Vitamin A deficiency


Vitamin A, together with vitamin D, E and K, is one of the fat-soluble vitamins in the body and occurs in three different configurations: Retinol, retinal and retinoic acid. These three substances are usually also referred to as “retinoids”, even though strictly speaking they act in different places in the body. What they have in common is the precursor beta-carotene, from which they can all be made.

Beta-carotene is found mainly in carrots, but also in other yellow vegetables. Due to its fat solubility, the vitamin is difficult to excrete and can therefore accumulate in the body. Caution is therefore required when taking appropriate vitamin preparations.

Symptoms of vitamin A deficiency

The symptoms of a vitamin A deficiency result from the areas of action of the various forms of vitamin A: Retinal plays a major role in the visual process. This is because it is a basic building block for the production of molecules (so-called rhodopsin) that indicate the incidence or absence of light rays in the visual cells of the retina. Visual disturbances, especially in the dark, are therefore the most common symptom of vitamin A deficiency.

The other forms of vitamin A, retinol and retinoic acid, play an important role in the regulation of genes and the maintenance of tissues, such as mucous membranes, nerve cells, bones or connective tissue. Accordingly, a vitamin A deficiency can also become noticeable through defects in these tissues. Children in particular need vitamin A for their bone development.

Vitamin A also plays an important role in embryonic development, where it ensures that the nervous system is properly set up. As retinol and retinoic acid, vitamin A ensures the maintenance of almost all tissues. A deficiency can therefore also be detected in the skin and mucous membranes: Dry, cracked or inflamed skin can be an indication of a chronic vitamin A deficiency.

Typical examples are torn corners of the mouth (rhagades) or acne (acne vulgaris). Rosacea (copper lichen) can also be a consequence of a vitamin A deficiency. However, all these symptoms are extremely unspecific and can have many other causes.

Should these problems occur, they should therefore always be considered in the larger context. For this purpose, it must be clarified whether other symptoms of a vitamin A deficiency can be recognized and whether a cause for a deficiency could be present. Vitamin A also ensures healthy skin by maintaining the body tissues, and thus also the so-called skin appendages.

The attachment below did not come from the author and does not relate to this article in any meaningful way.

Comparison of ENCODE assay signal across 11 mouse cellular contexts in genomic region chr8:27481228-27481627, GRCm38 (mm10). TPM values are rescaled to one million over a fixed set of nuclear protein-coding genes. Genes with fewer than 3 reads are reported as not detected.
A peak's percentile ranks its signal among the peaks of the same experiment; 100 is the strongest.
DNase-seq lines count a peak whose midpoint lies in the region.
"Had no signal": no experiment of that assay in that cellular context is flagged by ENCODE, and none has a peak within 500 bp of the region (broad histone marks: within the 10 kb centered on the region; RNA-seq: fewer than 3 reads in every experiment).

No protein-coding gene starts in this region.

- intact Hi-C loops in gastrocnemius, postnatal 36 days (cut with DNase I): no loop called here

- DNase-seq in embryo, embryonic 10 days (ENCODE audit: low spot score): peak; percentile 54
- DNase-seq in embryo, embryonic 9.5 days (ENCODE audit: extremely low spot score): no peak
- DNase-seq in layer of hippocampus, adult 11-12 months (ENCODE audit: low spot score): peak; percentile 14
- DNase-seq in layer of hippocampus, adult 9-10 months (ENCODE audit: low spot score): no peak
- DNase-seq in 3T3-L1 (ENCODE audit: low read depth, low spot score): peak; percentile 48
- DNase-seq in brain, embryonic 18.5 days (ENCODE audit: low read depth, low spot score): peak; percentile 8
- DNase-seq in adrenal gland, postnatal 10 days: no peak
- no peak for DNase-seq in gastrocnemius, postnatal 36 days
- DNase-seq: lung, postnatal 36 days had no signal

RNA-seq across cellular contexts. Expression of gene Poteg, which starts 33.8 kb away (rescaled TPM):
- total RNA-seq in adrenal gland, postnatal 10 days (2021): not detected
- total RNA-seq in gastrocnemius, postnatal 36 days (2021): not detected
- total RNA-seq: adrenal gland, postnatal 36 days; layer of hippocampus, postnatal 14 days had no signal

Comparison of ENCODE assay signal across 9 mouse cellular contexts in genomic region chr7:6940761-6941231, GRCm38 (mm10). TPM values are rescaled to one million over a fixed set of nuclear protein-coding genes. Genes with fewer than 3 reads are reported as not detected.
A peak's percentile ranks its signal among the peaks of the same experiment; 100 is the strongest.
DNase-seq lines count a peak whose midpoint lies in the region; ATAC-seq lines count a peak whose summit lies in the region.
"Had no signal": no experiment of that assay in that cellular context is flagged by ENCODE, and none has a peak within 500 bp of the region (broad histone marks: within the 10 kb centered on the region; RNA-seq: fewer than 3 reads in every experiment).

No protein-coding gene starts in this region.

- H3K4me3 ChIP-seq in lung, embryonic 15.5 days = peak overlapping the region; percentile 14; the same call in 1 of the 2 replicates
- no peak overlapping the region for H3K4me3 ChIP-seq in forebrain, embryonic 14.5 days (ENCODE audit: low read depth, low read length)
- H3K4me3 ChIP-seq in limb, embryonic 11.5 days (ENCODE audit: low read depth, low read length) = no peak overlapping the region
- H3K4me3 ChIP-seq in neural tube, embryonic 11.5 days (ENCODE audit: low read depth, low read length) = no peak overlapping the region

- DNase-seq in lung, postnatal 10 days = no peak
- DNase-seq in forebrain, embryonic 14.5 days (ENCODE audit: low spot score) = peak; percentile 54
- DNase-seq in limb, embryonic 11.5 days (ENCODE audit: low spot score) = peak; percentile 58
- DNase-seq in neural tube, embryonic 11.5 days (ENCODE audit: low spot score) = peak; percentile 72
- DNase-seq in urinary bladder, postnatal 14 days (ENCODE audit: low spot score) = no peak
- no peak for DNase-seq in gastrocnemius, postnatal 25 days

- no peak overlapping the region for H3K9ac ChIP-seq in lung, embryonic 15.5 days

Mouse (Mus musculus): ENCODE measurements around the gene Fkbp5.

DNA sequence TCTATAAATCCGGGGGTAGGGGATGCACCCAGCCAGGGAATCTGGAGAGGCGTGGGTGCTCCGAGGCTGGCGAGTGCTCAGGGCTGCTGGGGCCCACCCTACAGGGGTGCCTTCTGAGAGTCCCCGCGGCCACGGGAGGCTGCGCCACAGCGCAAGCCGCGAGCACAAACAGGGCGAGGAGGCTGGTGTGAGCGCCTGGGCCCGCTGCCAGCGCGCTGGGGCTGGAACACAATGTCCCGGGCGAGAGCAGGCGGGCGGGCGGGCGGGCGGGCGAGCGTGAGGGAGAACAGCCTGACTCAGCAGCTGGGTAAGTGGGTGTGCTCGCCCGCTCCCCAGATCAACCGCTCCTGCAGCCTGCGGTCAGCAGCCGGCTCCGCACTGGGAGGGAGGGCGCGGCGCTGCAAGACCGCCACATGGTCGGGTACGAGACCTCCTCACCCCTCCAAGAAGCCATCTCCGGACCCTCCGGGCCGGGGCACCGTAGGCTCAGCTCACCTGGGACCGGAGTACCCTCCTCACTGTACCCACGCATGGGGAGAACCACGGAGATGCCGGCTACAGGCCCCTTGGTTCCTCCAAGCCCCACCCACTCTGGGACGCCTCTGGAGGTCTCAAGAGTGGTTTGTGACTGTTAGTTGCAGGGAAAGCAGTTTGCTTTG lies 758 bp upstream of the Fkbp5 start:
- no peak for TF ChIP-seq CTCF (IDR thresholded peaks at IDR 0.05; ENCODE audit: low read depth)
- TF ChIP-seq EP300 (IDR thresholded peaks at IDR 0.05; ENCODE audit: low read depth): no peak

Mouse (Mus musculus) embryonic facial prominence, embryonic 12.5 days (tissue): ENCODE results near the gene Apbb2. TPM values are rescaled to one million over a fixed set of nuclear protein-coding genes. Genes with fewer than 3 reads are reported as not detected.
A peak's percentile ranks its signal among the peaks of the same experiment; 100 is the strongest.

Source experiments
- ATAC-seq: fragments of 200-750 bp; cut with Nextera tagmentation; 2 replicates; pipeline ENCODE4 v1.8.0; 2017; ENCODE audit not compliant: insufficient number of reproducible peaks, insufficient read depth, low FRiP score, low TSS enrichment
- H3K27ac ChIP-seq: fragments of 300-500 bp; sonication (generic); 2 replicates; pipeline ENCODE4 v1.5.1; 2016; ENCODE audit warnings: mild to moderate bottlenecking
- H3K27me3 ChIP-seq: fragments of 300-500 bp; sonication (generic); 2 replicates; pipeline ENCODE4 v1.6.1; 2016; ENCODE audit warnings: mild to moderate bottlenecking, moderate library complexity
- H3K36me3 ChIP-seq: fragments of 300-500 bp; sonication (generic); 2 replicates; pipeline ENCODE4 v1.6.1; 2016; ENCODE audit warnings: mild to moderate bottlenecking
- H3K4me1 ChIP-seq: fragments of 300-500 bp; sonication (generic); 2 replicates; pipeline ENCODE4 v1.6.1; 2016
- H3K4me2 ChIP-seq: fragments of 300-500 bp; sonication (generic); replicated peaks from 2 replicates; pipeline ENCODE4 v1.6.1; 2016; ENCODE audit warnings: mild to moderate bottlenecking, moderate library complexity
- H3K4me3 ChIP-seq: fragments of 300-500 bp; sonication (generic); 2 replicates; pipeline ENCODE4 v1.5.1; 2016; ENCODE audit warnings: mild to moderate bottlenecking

These include hair and nails, for example. A lack of Vitamin A can thus also show up here: If the nails are thin and fragile, this can indicate a lack just like intensified loss of hair or thin and fragile hair. Vitamin deficiency syndromes are rare, especially in First World countries, because there is always a sufficient food supply.

In addition, the liver always has a certain amount of vitamins in store. A vitamin deficiency therefore develops very slowly and only in the case of chronic undersupply. Symptoms of hair, nails and skin should therefore be observed over a longer period of time and only develop over a longer period of vitamin deficiency.

Vitamin A and especially the retinal configuration is fundamentally involved in the visual process, since the so-called rhodopsin is produced from it. A typical early symptom of vitamin A deficiency is impaired vision and night blindness. On the retina there are the photoreceptors, in which a chain reaction is triggered by light incidence.

This chain reaction contains several molecules that take on a different configuration during this process – for example, like when the first stone of a domino row is knocked over: one after the other, the stones take on the configuration “knocked over”. In the case of vitamin A deficiency, some cells now lack one stone in the row, namely rhodopsin. Accordingly, the transmission of the light stimulus in these cells is impeded. This does not lead directly to blindness, but in chronic deficiency more and more cells are missing the necessary rhodopsin. Vision disorders initially manifest themselves as night blindness, later blurred or blurred vision and light sensitivity are also possible.